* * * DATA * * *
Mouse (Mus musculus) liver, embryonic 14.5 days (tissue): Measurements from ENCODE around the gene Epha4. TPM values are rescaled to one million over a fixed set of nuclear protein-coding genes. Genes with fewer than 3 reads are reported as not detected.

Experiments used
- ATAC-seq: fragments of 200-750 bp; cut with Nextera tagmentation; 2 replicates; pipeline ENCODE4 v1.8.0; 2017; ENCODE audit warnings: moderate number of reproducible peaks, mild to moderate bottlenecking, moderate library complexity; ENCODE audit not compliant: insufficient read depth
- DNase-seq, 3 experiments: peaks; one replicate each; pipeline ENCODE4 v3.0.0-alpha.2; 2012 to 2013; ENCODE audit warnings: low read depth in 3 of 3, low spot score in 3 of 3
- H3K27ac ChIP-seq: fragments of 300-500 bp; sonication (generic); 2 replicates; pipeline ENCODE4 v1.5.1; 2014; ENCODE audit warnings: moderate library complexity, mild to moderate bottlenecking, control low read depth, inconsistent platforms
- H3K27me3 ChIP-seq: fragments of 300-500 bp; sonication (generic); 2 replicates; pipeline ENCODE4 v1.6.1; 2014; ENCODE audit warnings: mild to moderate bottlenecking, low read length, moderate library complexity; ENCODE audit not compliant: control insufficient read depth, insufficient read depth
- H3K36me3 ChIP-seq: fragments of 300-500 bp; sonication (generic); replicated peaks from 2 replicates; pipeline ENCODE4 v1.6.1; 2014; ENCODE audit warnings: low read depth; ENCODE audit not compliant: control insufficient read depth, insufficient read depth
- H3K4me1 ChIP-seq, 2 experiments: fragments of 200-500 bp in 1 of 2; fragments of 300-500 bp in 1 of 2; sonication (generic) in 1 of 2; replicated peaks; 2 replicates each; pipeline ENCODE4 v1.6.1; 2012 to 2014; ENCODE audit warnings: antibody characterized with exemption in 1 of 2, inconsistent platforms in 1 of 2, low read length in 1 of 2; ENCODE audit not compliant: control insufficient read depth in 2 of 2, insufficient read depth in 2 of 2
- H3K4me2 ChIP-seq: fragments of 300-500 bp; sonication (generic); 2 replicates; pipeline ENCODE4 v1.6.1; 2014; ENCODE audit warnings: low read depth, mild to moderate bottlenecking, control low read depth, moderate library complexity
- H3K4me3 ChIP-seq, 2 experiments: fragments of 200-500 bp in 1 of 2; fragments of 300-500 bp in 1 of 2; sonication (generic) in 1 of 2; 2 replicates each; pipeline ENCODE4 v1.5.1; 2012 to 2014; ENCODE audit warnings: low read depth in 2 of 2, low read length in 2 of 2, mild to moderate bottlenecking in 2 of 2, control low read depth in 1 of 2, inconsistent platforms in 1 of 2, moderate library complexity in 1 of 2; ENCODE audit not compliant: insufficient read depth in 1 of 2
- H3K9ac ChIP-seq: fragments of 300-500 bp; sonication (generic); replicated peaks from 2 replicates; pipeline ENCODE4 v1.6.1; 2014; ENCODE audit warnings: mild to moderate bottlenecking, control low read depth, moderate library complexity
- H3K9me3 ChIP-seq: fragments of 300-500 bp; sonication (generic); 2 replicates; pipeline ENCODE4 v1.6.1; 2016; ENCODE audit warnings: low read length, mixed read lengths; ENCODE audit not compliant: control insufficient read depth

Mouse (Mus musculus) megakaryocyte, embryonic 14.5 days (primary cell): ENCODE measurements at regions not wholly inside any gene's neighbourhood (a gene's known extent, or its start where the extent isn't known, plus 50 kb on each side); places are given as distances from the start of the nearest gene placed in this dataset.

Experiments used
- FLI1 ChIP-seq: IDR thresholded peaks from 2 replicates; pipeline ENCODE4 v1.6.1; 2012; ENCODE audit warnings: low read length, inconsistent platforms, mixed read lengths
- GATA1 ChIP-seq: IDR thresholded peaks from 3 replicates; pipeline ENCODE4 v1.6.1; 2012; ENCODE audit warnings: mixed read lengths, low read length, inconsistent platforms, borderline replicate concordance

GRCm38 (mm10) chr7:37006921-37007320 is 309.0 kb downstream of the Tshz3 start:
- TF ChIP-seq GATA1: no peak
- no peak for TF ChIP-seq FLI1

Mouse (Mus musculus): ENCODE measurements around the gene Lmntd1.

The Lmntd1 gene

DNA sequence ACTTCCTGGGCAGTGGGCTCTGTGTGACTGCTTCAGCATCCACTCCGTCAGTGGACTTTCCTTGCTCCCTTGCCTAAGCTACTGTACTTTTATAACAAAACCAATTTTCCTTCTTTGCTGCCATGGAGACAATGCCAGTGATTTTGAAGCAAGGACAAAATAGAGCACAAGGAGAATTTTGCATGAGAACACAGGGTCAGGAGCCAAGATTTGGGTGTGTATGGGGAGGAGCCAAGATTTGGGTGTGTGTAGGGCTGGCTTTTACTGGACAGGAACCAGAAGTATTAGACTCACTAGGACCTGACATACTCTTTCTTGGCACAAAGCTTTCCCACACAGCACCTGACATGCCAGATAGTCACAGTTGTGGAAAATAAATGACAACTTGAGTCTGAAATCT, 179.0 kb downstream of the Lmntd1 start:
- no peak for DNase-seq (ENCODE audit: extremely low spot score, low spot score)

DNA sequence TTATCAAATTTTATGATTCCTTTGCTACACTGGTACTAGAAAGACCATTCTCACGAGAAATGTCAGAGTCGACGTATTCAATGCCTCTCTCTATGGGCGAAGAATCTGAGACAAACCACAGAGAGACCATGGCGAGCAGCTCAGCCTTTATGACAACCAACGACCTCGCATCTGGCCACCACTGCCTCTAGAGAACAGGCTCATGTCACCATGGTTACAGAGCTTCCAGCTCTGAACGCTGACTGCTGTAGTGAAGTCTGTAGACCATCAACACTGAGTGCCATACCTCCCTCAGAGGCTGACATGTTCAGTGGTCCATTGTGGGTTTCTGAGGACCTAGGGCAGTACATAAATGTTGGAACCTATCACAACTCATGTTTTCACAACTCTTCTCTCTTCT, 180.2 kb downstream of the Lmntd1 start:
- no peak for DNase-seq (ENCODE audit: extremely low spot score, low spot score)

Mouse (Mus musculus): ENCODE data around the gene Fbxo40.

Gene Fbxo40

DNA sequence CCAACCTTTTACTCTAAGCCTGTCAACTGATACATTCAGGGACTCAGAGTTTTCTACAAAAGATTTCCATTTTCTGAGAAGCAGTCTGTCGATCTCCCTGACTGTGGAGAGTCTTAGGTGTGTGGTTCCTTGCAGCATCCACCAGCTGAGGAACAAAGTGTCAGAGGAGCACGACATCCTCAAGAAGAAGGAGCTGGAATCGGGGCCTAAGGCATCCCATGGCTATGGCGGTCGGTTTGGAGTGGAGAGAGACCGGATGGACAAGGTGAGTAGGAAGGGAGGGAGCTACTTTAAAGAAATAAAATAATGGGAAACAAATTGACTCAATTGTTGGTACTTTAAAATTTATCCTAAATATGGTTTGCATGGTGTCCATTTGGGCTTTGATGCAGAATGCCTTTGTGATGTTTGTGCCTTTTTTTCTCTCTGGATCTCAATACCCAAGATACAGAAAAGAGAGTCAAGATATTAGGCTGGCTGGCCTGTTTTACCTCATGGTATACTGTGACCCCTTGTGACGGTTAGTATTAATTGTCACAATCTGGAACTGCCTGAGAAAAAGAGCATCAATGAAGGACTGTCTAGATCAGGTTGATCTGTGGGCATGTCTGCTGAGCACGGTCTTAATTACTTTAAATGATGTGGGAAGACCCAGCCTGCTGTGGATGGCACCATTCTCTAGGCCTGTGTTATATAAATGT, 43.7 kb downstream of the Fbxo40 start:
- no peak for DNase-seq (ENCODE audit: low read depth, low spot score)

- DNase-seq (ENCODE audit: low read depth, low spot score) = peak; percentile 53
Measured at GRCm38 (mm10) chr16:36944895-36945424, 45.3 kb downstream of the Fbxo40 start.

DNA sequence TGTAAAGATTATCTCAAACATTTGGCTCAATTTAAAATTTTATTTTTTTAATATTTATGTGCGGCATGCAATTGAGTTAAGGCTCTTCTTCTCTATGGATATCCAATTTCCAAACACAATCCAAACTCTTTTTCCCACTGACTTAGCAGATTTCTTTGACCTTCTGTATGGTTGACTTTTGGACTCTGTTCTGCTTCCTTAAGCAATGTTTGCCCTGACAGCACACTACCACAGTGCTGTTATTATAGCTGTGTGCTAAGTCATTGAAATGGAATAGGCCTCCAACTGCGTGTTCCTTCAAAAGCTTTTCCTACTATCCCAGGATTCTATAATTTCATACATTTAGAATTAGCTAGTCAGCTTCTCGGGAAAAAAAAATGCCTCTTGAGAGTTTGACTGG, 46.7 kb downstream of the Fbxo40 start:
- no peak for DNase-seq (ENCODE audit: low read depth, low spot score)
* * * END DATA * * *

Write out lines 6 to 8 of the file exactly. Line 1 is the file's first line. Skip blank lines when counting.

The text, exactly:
- H3K27me3 ChIP-seq: fragments of 300-500 bp; sonication (generic); 2 replicates; pipeline ENCODE4 v1.6.1; 2014; ENCODE audit warnings: mild to moderate bottlenecking, low read length, moderate library complexity; ENCODE audit not compliant: control insufficient read depth, insufficient read depth
- H3K36me3 ChIP-seq: fragments of 300-500 bp; sonication (generic); replicated peaks from 2 replicates; pipeline ENCODE4 v1.6.1; 2014; ENCODE audit warnings: low read depth; ENCODE audit not compliant: control insufficient read depth, insufficient read depth
- H3K4me1 ChIP-seq, 2 experiments: fragments of 200-500 bp in 1 of 2; fragments of 300-500 bp in 1 of 2; sonication (generic) in 1 of 2; replicated peaks; 2 replicates each; pipeline ENCODE4 v1.6.1; 2012 to 2014; ENCODE audit warnings: antibody characterized with exemption in 1 of 2, inconsistent platforms in 1 of 2, low read length in 1 of 2; ENCODE audit not compliant: control insufficient read depth in 2 of 2, insufficient read depth in 2 of 2